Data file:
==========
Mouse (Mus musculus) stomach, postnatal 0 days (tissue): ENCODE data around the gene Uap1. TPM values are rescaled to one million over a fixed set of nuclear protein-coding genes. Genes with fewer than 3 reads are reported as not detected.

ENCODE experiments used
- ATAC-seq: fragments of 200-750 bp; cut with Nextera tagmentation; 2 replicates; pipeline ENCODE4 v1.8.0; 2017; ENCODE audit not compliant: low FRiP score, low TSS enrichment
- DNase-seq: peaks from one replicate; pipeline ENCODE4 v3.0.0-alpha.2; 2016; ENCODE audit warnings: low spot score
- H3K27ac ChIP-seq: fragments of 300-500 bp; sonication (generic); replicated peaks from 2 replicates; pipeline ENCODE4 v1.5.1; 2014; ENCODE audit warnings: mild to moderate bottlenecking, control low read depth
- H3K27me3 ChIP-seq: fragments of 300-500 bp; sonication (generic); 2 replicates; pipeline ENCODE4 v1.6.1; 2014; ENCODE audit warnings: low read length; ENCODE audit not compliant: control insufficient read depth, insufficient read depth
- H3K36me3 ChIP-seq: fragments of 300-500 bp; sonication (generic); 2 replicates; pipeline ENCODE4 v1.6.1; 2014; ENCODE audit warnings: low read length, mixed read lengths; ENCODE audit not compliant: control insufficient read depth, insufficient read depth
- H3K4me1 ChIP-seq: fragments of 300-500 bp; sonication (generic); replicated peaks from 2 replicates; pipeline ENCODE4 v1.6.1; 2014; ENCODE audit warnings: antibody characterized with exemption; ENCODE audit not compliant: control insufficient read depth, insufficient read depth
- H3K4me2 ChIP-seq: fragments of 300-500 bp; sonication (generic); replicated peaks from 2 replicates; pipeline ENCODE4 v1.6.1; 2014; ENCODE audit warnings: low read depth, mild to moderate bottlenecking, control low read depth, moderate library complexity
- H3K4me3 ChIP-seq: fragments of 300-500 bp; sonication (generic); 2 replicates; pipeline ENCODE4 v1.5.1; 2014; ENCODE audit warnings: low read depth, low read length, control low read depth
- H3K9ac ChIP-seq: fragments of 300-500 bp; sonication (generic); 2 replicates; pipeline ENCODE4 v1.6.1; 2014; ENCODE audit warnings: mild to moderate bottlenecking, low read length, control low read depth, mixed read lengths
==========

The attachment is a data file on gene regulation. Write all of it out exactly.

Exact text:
Mouse (Mus musculus) stomach, postnatal 0 days (tissue): ENCODE data around the gene Uap1. TPM values are rescaled to one million over a fixed set of nuclear protein-coding genes. Genes with fewer than 3 reads are reported as not detected.

ENCODE experiments used
- ATAC-seq: fragments of 200-750 bp; cut with Nextera tagmentation; 2 replicates; pipeline ENCODE4 v1.8.0; 2017; ENCODE audit not compliant: low FRiP score, low TSS enrichment
- DNase-seq: peaks from one replicate; pipeline ENCODE4 v3.0.0-alpha.2; 2016; ENCODE audit warnings: low spot score
- H3K27ac ChIP-seq: fragments of 300-500 bp; sonication (generic); replicated peaks from 2 replicates; pipeline ENCODE4 v1.5.1; 2014; ENCODE audit warnings: mild to moderate bottlenecking, control low read depth
- H3K27me3 ChIP-seq: fragments of 300-500 bp; sonication (generic); 2 replicates; pipeline ENCODE4 v1.6.1; 2014; ENCODE audit warnings: low read length; ENCODE audit not compliant: control insufficient read depth, insufficient read depth
- H3K36me3 ChIP-seq: fragments of 300-500 bp; sonication (generic); 2 replicates; pipeline ENCODE4 v1.6.1; 2014; ENCODE audit warnings: low read length, mixed read lengths; ENCODE audit not compliant: control insufficient read depth, insufficient read depth
- H3K4me1 ChIP-seq: fragments of 300-500 bp; sonication (generic); replicated peaks from 2 replicates; pipeline ENCODE4 v1.6.1; 2014; ENCODE audit warnings: antibody characterized with exemption; ENCODE audit not compliant: control insufficient read depth, insufficient read depth
- H3K4me2 ChIP-seq: fragments of 300-500 bp; sonication (generic); replicated peaks from 2 replicates; pipeline ENCODE4 v1.6.1; 2014; ENCODE audit warnings: low read depth, mild to moderate bottlenecking, control low read depth, moderate library complexity
- H3K4me3 ChIP-seq: fragments of 300-500 bp; sonication (generic); 2 replicates; pipeline ENCODE4 v1.5.1; 2014; ENCODE audit warnings: low read depth, low read length, control low read depth
- H3K9ac ChIP-seq: fragments of 300-500 bp; sonication (generic); 2 replicates; pipeline ENCODE4 v1.6.1; 2014; ENCODE audit warnings: mild to moderate bottlenecking, low read length, control low read depth, mixed read lengths